After trudging through the forested area and paddy fields for more than three hours, they reached a thick clump of trees just touching the village. In small groups led by Havildar Rageshwar Badhuria and Havildar Ramkailash, they moved stealthily to the right and the left, while Rifleman Rishikesh and Satish accompanied Robin.
‘This Wait Was Killing Them’
There was absolute silence. All Robin could see was the white of their eyeballs. He felt his heartbeat quicken as he took position and aimed his AK-47 at the door of the house to the left. They had surrounded the village successfully. On the other side, Archie with his party was moving very carefully. Robin’s party was covering them and the possible escape routes. Robin was worried about Archie’s safety.
It was past midnight by now and the dogs in the surrounding areas were still howling. They were all alert, like a pack of wolves, ready to pounce. They had their guns ready. Sweat poured down their foreheads, and they held their breath to be as quiet as possible. Cicadas were making a din. Archie’s group was closing in on the huts now. Tension was running high among the men. Every moving leaf startled them. The men checked and rechecked their safety catches. This wait was killing them.
A Father’s Comforting & Reassurance
Robin’s mind was on Archie and him being too close to danger. He vowed he would do everything in his power to prevent harm coming his way. In the midst of these thoughts, suddenly there was a loud bang as the window of the neighbouring hut flew open, letting out a shaft of light. With a loud hoot, a bird flew out, flapping its wings noisily. Right then, the tense men around Robin opened heavy fire. Robin shouted to control the charged-up troops and restore order.
While Archie and his men ran around the hut, Robin and his team charged from the front.
They kicked the door open and rushed in, but all they found was a frightened couple staring at them. They were yelping incoherently. In the melee, the insurgents had fled from a rear window. Robin felt shattered and defeated. Archie tried to cheer him up. “Come on, Robin, there will be another chance.” Once the seniors — the commanding office and the second-in-command — were informed, they were unhappy at the outcome and would not listen to the reasons. The men who had opened fire were taken to task. Robin was livid about the incident and also about the fact that the commanding officer had heard the version of those who had no idea of what had happened but would not listen to them. A few days later, his father in Bathinda got a call from a deeply hurt Robin. His father heard him out and then patiently and duly pacified him.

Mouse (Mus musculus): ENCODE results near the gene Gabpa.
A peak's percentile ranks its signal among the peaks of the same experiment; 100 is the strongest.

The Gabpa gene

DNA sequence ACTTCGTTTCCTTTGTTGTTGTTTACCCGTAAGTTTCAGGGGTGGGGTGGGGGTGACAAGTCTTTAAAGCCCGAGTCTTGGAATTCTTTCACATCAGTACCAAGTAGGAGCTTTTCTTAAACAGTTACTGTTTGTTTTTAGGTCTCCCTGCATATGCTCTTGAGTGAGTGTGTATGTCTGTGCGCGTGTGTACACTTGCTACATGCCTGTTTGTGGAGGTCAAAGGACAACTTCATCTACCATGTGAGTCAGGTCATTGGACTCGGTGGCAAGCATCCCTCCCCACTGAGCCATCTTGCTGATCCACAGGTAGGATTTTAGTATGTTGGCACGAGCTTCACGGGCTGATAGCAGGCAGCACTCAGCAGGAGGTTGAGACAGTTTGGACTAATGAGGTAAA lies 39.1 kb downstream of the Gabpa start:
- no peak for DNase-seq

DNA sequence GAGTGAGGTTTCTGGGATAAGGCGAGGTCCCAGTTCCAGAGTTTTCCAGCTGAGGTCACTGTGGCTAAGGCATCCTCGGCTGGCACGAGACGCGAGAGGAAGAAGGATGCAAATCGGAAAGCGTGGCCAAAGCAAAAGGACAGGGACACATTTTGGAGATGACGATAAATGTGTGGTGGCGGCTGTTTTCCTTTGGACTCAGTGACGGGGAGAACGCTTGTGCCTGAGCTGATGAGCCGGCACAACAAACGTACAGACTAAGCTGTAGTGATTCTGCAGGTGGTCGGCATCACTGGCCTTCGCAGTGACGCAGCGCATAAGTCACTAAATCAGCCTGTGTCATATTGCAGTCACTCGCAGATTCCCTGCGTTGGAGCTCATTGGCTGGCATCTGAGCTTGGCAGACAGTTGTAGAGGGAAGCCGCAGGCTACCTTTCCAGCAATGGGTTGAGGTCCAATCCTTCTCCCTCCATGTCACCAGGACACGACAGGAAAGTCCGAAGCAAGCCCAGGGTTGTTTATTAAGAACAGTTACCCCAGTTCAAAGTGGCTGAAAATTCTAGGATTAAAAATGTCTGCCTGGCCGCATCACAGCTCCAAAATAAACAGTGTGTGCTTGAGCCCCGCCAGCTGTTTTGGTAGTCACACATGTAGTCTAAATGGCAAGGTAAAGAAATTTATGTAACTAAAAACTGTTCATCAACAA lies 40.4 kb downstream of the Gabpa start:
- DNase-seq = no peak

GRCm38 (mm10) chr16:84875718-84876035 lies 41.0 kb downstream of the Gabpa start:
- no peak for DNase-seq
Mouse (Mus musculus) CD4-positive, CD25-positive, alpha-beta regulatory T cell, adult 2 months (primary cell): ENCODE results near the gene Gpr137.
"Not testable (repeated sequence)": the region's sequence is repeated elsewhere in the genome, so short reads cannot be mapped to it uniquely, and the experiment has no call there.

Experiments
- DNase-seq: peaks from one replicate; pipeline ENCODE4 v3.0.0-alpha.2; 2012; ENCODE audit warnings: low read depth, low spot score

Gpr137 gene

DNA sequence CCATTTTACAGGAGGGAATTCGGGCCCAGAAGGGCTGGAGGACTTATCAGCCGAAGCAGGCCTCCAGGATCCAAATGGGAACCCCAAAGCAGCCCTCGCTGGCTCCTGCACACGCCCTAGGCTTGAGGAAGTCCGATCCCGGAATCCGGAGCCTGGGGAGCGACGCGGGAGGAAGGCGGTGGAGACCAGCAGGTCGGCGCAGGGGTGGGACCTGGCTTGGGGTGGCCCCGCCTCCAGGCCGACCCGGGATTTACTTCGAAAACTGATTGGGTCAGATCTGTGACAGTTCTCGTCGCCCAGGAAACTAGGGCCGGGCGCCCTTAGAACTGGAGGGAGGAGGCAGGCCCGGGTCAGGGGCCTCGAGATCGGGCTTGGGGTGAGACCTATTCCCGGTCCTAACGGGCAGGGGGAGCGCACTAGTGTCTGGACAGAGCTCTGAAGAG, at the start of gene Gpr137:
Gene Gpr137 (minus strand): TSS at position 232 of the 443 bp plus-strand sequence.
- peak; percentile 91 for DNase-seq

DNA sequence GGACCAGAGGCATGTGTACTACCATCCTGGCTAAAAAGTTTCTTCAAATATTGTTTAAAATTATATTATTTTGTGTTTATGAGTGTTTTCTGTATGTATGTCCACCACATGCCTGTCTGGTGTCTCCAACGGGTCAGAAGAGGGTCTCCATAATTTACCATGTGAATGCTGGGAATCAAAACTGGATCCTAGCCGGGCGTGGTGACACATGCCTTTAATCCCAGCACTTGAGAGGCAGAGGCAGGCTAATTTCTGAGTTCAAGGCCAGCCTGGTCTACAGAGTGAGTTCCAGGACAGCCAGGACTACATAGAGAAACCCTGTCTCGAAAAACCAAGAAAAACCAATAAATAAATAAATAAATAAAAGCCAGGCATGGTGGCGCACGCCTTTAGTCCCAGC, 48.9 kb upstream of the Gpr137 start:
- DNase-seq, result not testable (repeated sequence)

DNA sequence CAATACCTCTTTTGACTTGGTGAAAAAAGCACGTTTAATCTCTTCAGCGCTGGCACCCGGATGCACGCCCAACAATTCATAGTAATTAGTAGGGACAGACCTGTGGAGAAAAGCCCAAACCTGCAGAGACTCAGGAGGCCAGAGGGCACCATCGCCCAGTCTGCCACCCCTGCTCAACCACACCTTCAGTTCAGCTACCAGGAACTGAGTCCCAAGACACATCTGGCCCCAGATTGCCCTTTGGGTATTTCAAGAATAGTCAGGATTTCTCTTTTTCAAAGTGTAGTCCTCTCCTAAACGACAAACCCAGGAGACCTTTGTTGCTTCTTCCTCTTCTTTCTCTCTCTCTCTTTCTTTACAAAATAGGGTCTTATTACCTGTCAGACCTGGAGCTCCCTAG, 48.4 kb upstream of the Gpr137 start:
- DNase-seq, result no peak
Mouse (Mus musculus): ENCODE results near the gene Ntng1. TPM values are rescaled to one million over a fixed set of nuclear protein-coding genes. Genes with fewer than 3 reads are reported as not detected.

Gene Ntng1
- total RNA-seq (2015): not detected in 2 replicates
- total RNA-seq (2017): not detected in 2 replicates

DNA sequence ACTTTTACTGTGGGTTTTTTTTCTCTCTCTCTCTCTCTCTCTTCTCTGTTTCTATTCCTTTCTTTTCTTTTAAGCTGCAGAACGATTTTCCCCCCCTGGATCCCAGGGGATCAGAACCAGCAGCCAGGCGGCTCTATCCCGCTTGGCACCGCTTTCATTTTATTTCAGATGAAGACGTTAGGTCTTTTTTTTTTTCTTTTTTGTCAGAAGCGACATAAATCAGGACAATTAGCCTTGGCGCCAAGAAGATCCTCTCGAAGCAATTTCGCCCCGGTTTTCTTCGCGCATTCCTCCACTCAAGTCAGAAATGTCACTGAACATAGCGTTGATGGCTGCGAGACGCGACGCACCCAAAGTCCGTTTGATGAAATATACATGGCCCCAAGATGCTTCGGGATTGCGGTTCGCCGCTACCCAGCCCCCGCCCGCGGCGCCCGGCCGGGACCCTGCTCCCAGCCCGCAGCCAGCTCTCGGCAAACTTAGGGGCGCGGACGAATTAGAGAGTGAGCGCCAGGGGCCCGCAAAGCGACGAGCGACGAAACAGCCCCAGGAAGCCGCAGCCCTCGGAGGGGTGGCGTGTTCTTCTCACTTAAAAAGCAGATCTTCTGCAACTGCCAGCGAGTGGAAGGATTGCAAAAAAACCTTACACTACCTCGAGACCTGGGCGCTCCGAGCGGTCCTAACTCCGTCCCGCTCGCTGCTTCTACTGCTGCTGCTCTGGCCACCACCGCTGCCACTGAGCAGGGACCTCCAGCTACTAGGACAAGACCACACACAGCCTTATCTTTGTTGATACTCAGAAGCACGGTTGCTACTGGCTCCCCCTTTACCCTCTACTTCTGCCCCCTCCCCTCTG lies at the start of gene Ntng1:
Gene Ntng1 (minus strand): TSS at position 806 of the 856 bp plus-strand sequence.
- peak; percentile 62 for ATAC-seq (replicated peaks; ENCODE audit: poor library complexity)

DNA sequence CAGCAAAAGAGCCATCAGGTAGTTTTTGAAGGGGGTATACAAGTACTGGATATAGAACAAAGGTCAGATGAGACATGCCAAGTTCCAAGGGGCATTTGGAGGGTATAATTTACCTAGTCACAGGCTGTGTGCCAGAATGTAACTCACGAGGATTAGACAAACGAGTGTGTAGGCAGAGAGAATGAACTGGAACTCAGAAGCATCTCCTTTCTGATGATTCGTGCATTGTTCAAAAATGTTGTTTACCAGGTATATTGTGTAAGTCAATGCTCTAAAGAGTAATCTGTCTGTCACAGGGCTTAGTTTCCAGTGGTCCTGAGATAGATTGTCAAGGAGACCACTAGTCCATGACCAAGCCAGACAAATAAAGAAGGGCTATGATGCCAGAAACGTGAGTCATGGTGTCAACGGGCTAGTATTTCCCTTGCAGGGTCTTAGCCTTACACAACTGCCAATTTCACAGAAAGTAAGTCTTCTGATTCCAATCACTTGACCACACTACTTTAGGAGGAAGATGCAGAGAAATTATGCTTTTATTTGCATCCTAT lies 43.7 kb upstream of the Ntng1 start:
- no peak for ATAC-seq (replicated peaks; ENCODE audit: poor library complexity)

He assured him that he was right and whatever had happened was an accident and not his fault.
Fathers & Sons
He explained that it was the duty of the commanding officer and the second-in-command to set things right so that future endeavours could be successful. Somewhat pacified, Robin also discussed his plans for his casual leave to attend his cousin’s marriage at the end of June. Virender was proud of his son’s achievements, but often worried about his safety. Robin’s letters would be emotionally charged and describe how he was ready for action.
As an army officer, his chest would swell with pride, but the father in him worried about his son’s well-being.
He always made sure to write back, appreciating his enthusiasm, never forgetting to add a word of caution and finishing with words of wisdom. Meanwhile, the list of people whom Robin wrote to had become slightly longer. It now included his course mates from the academy, like Kalia and the others, as well as his beloved, who was waiting for him in Jammu. While letters from his course mates would reach him promptly, those from Naina would be withheld by Tomar, who would demand sweets in exchange. Robin would be only too happy to comply.
(The views expressed above are the authors’ own. The Quint neither endorses nor is responsible for them.)